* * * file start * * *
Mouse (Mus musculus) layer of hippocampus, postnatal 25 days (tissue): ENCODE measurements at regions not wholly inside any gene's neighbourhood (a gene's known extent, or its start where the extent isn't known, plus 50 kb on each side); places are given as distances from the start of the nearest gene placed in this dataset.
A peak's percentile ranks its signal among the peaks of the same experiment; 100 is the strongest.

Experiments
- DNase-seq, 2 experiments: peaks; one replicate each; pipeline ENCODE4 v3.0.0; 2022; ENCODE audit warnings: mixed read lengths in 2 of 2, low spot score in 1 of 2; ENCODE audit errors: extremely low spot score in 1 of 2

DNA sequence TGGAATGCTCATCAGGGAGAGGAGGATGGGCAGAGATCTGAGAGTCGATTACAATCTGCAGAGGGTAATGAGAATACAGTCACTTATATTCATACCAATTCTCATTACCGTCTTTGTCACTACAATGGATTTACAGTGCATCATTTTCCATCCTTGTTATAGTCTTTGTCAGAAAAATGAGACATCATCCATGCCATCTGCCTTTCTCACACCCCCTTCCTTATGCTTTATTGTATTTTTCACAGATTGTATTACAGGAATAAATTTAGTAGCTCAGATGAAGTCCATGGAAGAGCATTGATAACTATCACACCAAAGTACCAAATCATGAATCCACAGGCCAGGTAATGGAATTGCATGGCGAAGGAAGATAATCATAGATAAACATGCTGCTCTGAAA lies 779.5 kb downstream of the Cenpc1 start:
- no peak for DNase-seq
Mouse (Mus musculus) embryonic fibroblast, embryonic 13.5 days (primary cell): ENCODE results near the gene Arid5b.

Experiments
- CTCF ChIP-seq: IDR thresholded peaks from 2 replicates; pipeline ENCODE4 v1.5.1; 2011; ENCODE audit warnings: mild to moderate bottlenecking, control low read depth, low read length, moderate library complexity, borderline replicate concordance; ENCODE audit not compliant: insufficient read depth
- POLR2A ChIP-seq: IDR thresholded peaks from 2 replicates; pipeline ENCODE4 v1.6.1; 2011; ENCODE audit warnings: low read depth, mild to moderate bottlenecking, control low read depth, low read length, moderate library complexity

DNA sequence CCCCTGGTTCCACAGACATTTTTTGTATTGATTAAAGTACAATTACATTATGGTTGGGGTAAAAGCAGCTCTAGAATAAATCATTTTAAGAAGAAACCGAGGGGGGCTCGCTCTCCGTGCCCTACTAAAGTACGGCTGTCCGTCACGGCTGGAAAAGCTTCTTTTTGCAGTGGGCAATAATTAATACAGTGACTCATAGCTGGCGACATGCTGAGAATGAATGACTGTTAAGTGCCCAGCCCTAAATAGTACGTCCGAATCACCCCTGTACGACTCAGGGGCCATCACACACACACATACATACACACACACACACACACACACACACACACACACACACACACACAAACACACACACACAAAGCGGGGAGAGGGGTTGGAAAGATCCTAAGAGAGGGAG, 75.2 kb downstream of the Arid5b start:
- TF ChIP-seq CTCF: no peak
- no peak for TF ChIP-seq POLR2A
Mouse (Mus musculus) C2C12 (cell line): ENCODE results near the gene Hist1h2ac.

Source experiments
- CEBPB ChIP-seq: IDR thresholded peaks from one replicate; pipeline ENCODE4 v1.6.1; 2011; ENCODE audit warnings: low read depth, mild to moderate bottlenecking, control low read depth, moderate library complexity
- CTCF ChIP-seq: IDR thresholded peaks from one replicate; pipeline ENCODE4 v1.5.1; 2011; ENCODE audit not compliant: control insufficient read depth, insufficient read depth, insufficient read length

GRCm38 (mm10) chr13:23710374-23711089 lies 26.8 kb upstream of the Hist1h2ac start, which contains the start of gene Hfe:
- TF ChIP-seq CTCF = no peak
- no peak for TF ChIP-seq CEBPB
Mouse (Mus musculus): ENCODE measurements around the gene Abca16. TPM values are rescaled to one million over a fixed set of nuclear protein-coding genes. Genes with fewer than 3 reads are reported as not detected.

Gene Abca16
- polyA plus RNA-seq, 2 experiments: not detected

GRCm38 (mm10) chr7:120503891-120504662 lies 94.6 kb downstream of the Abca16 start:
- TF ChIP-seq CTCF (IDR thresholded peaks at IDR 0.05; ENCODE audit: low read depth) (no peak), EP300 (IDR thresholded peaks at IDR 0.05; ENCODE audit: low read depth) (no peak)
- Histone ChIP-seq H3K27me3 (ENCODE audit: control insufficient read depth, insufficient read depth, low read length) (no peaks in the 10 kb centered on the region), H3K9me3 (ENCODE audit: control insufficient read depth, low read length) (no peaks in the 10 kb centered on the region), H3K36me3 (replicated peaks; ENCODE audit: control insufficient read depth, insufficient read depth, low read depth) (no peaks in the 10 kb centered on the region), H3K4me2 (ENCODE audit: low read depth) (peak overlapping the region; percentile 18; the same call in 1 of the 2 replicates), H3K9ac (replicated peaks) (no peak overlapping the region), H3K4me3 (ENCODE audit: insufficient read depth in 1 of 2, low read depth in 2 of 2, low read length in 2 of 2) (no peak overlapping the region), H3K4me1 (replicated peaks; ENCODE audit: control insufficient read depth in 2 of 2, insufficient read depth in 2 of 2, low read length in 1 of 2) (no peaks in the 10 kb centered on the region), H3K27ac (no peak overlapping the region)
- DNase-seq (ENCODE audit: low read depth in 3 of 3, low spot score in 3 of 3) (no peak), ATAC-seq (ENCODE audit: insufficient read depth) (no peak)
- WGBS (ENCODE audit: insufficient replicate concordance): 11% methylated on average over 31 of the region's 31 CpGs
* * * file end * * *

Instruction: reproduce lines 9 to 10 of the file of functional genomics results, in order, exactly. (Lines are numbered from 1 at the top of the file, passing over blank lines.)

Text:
- CTCF ChIP-seq: IDR thresholded peaks from 2 replicates; pipeline ENCODE4 v1.5.1; 2011; ENCODE audit warnings: mild to moderate bottlenecking, control low read depth, low read length, moderate library complexity, borderline replicate concordance; ENCODE audit not compliant: insufficient read depth
- POLR2A ChIP-seq: IDR thresholded peaks from 2 replicates; pipeline ENCODE4 v1.6.1; 2011; ENCODE audit warnings: low read depth, mild to moderate bottlenecking, control low read depth, low read length, moderate library complexity